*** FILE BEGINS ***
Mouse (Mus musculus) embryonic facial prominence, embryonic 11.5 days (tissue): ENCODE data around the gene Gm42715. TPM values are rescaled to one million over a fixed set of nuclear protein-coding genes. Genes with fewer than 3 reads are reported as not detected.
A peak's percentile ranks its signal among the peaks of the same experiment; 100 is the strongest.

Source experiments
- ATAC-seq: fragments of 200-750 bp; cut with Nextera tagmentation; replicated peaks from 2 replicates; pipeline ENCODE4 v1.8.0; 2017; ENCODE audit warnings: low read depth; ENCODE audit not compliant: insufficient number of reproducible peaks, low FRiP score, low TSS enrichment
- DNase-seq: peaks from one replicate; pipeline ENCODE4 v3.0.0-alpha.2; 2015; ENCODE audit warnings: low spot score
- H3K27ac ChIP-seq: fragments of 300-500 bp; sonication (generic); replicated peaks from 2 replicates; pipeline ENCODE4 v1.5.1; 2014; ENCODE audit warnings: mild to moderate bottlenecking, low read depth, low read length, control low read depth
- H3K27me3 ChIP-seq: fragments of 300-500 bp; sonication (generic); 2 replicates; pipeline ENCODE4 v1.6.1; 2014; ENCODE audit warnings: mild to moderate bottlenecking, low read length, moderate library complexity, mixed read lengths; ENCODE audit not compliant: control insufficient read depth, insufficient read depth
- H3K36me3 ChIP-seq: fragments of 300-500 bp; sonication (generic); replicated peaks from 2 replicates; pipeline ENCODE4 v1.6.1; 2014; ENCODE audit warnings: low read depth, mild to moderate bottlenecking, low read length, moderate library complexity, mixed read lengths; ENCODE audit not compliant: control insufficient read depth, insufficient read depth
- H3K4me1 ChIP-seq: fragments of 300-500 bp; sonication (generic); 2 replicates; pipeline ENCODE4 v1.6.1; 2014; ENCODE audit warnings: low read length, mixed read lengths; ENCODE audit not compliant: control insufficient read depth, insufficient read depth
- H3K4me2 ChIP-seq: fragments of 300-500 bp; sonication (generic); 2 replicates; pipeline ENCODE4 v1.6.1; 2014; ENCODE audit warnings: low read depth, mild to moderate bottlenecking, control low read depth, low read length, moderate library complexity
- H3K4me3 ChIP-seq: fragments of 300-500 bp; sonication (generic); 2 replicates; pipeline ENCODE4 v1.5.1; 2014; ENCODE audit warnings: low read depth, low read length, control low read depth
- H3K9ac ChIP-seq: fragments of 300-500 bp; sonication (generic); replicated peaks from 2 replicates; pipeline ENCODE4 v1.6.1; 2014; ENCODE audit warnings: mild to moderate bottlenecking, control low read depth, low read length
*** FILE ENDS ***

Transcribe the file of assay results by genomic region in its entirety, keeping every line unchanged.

Mouse (Mus musculus) embryonic facial prominence, embryonic 11.5 days (tissue): ENCODE data around the gene Gm42715. TPM values are rescaled to one million over a fixed set of nuclear protein-coding genes. Genes with fewer than 3 reads are reported as not detected.
A peak's percentile ranks its signal among the peaks of the same experiment; 100 is the strongest.

Source experiments
- ATAC-seq: fragments of 200-750 bp; cut with Nextera tagmentation; replicated peaks from 2 replicates; pipeline ENCODE4 v1.8.0; 2017; ENCODE audit warnings: low read depth; ENCODE audit not compliant: insufficient number of reproducible peaks, low FRiP score, low TSS enrichment
- DNase-seq: peaks from one replicate; pipeline ENCODE4 v3.0.0-alpha.2; 2015; ENCODE audit warnings: low spot score
- H3K27ac ChIP-seq: fragments of 300-500 bp; sonication (generic); replicated peaks from 2 replicates; pipeline ENCODE4 v1.5.1; 2014; ENCODE audit warnings: mild to moderate bottlenecking, low read depth, low read length, control low read depth
- H3K27me3 ChIP-seq: fragments of 300-500 bp; sonication (generic); 2 replicates; pipeline ENCODE4 v1.6.1; 2014; ENCODE audit warnings: mild to moderate bottlenecking, low read length, moderate library complexity, mixed read lengths; ENCODE audit not compliant: control insufficient read depth, insufficient read depth
- H3K36me3 ChIP-seq: fragments of 300-500 bp; sonication (generic); replicated peaks from 2 replicates; pipeline ENCODE4 v1.6.1; 2014; ENCODE audit warnings: low read depth, mild to moderate bottlenecking, low read length, moderate library complexity, mixed read lengths; ENCODE audit not compliant: control insufficient read depth, insufficient read depth
- H3K4me1 ChIP-seq: fragments of 300-500 bp; sonication (generic); 2 replicates; pipeline ENCODE4 v1.6.1; 2014; ENCODE audit warnings: low read length, mixed read lengths; ENCODE audit not compliant: control insufficient read depth, insufficient read depth
- H3K4me2 ChIP-seq: fragments of 300-500 bp; sonication (generic); 2 replicates; pipeline ENCODE4 v1.6.1; 2014; ENCODE audit warnings: low read depth, mild to moderate bottlenecking, control low read depth, low read length, moderate library complexity
- H3K4me3 ChIP-seq: fragments of 300-500 bp; sonication (generic); 2 replicates; pipeline ENCODE4 v1.5.1; 2014; ENCODE audit warnings: low read depth, low read length, control low read depth
- H3K9ac ChIP-seq: fragments of 300-500 bp; sonication (generic); replicated peaks from 2 replicates; pipeline ENCODE4 v1.6.1; 2014; ENCODE audit warnings: mild to moderate bottlenecking, control low read depth, low read length